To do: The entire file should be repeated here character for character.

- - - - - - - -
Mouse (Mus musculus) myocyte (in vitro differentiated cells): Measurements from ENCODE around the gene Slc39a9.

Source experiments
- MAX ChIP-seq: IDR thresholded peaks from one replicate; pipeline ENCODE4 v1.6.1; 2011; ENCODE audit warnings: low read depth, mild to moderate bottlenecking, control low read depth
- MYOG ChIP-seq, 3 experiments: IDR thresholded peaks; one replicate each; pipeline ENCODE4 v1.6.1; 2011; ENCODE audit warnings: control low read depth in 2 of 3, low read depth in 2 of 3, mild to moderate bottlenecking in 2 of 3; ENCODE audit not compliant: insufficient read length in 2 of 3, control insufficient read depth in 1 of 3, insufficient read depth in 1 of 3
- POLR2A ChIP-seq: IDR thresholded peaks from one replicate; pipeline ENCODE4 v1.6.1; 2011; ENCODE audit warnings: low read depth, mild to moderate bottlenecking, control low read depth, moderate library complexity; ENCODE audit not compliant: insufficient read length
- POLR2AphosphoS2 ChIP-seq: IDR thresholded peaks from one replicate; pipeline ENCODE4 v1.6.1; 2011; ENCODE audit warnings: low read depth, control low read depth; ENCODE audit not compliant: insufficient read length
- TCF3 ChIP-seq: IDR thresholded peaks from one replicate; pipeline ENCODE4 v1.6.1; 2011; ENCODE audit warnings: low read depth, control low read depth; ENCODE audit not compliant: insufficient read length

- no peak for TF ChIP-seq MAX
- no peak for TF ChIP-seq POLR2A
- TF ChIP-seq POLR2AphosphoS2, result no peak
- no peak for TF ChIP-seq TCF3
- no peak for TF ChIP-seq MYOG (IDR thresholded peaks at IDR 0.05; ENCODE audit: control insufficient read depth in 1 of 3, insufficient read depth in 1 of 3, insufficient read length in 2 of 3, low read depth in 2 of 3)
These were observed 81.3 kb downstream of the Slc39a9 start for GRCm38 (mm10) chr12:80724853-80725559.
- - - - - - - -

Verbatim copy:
Mouse (Mus musculus) myocyte (in vitro differentiated cells): Measurements from ENCODE around the gene Slc39a9.

Source experiments
- MAX ChIP-seq: IDR thresholded peaks from one replicate; pipeline ENCODE4 v1.6.1; 2011; ENCODE audit warnings: low read depth, mild to moderate bottlenecking, control low read depth
- MYOG ChIP-seq, 3 experiments: IDR thresholded peaks; one replicate each; pipeline ENCODE4 v1.6.1; 2011; ENCODE audit warnings: control low read depth in 2 of 3, low read depth in 2 of 3, mild to moderate bottlenecking in 2 of 3; ENCODE audit not compliant: insufficient read length in 2 of 3, control insufficient read depth in 1 of 3, insufficient read depth in 1 of 3
- POLR2A ChIP-seq: IDR thresholded peaks from one replicate; pipeline ENCODE4 v1.6.1; 2011; ENCODE audit warnings: low read depth, mild to moderate bottlenecking, control low read depth, moderate library complexity; ENCODE audit not compliant: insufficient read length
- POLR2AphosphoS2 ChIP-seq: IDR thresholded peaks from one replicate; pipeline ENCODE4 v1.6.1; 2011; ENCODE audit warnings: low read depth, control low read depth; ENCODE audit not compliant: insufficient read length
- TCF3 ChIP-seq: IDR thresholded peaks from one replicate; pipeline ENCODE4 v1.6.1; 2011; ENCODE audit warnings: low read depth, control low read depth; ENCODE audit not compliant: insufficient read length

- no peak for TF ChIP-seq MAX
- no peak for TF ChIP-seq POLR2A
- TF ChIP-seq POLR2AphosphoS2, result no peak
- no peak for TF ChIP-seq TCF3
- no peak for TF ChIP-seq MYOG (IDR thresholded peaks at IDR 0.05; ENCODE audit: control insufficient read depth in 1 of 3, insufficient read depth in 1 of 3, insufficient read length in 2 of 3, low read depth in 2 of 3)
These were observed 81.3 kb downstream of the Slc39a9 start for GRCm38 (mm10) chr12:80724853-80725559.